Redwood National and State Park is a woodland system containing many towering redwood trees, with trails, campgrounds and much more. It is located on the north coast of California, approximately 325 miles north of San Francisco. It is roughly 50 miles long, and the park lands stretch from near the Oregon border in the north to the Redwood Creek watershed southeast of Orick, California.
Besides being home to the tallest trees on Earth the parks also protect prairies, oak woodlands, river ways, and almost 40 miles of coastline.
Why do Redwoods grow so tall?
The trees grow tall for the following reasons: large amounts of rain (60-140 inches per year) mostly from November-April, summer fog which reduces evapotranspiration, temperate climate (average temperatures between 45 degrees and 61 degrees Fahrenheit), rich soil in river bottom flats, few natural enemies, burl sprouts (which promote growth after injury by fire or toppling), and wind protection by other redwoods.
Why do Redwoods live so long?
Favorable climatic conditions, tannin in the bark (which makes it resistant to insects like termites), and the thickness of the bark helps protect the inner core of the tree from fire.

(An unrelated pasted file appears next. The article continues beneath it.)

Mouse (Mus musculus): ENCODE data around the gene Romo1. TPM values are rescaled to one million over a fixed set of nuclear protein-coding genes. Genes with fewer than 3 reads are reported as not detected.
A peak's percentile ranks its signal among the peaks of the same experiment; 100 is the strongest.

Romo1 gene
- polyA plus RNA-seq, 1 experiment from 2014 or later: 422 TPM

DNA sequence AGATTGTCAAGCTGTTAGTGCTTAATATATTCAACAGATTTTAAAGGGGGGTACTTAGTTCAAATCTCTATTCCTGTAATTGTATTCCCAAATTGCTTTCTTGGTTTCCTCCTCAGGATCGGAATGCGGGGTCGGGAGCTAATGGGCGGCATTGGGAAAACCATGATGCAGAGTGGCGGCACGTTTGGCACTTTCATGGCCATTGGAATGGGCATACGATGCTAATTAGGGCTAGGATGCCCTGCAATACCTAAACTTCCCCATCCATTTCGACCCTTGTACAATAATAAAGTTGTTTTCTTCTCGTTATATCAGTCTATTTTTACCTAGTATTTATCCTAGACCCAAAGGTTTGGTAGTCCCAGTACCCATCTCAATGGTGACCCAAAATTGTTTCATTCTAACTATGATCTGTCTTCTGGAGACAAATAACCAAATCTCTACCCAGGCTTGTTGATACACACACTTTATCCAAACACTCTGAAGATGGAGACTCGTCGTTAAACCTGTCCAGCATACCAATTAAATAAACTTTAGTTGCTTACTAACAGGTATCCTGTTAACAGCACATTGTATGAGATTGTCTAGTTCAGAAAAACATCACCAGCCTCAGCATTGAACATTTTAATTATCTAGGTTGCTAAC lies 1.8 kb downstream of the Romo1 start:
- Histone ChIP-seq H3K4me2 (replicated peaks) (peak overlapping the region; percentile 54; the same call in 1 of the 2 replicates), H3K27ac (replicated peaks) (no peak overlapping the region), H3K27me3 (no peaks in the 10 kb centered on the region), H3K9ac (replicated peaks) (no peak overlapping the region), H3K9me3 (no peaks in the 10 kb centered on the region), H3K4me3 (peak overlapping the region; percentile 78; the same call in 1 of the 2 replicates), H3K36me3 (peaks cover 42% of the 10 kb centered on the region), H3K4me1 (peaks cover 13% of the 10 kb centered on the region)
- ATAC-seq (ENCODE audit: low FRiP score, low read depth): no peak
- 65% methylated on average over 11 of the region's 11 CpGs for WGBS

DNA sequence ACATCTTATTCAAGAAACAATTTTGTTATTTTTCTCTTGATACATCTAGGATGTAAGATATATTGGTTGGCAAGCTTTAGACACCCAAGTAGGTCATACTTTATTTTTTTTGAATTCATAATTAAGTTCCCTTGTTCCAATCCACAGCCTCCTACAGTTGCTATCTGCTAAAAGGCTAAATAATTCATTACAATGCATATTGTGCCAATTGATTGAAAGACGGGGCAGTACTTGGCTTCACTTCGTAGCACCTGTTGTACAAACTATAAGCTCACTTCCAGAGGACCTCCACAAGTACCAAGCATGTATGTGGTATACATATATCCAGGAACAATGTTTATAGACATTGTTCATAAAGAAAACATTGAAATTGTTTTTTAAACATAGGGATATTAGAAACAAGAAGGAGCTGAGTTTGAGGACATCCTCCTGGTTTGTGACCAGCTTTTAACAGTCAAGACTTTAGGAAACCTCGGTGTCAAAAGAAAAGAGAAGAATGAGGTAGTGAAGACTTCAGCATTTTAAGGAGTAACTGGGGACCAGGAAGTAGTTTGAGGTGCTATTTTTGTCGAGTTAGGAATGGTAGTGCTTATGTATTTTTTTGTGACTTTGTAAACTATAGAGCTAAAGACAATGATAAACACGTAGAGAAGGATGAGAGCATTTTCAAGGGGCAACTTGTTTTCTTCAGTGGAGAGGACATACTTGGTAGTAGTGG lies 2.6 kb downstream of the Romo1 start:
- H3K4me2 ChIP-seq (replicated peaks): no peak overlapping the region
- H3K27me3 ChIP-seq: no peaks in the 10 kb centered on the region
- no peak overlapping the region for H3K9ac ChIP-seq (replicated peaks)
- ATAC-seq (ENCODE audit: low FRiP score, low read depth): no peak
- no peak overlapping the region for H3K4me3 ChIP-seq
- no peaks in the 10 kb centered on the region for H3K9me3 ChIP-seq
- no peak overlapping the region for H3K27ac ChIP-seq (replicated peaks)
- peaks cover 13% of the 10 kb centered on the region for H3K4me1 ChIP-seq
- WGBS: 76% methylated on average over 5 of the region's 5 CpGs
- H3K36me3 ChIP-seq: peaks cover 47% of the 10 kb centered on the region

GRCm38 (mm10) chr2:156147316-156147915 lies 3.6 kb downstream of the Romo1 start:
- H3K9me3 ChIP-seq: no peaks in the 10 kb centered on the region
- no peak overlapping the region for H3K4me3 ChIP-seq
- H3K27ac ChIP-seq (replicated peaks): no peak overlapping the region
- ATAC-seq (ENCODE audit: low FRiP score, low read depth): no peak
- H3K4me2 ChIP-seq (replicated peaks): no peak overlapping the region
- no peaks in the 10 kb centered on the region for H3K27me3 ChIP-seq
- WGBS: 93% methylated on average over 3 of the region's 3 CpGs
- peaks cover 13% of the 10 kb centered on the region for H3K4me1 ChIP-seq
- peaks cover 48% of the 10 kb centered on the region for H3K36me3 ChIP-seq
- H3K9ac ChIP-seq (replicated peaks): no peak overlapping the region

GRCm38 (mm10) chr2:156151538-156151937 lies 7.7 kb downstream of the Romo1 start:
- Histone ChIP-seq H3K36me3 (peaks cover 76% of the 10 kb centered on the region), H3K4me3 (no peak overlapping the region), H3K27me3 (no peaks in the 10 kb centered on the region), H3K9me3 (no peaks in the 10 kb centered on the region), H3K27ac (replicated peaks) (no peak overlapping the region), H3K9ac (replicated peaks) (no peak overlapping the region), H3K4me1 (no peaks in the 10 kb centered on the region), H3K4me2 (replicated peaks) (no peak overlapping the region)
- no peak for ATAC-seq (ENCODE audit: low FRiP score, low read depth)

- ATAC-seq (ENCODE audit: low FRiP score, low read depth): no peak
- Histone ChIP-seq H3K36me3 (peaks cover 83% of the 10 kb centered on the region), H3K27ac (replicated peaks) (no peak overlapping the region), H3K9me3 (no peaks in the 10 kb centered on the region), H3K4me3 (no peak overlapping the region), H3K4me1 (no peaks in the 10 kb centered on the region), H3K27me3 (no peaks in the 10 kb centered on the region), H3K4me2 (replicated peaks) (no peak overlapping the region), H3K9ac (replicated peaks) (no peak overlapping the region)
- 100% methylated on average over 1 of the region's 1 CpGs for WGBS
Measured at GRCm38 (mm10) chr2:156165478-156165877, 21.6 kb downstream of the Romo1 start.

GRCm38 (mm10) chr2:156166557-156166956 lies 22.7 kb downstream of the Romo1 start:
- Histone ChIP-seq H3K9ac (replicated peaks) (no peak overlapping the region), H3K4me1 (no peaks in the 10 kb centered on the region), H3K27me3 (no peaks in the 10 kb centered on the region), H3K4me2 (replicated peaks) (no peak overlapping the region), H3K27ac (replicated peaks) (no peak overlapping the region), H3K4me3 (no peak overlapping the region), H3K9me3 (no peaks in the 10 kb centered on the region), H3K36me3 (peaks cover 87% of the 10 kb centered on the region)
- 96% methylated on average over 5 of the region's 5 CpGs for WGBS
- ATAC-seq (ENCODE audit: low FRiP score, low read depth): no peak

Trees cam grow up to 30 feet in diameter and more than 250 feet tall.
Becoming a National Park
The Redwoods were very attractive to the timber companies and after a lot of controversy and compromise in order to preserve the tallest trees on the earth, Congress approved the Redwood forest as a federal park, and on October 2, 1968, President Lyndon B. Johnson signed into law the act that established Redwood National Park. The new preserve placed 58,000 acres in the care of the National Park Service.
To get an idea of all the Redwoods have to offer watch the short video below.
People travel from all over the world to experience the magic of the redwoods. Come visit this natural phenomena for enjoyment, education, and inspiration. Camping, hiking, and educational exhibits are popular activities within the park that visitors cant get enough of.
Use the links below to learn more about the Redwoods.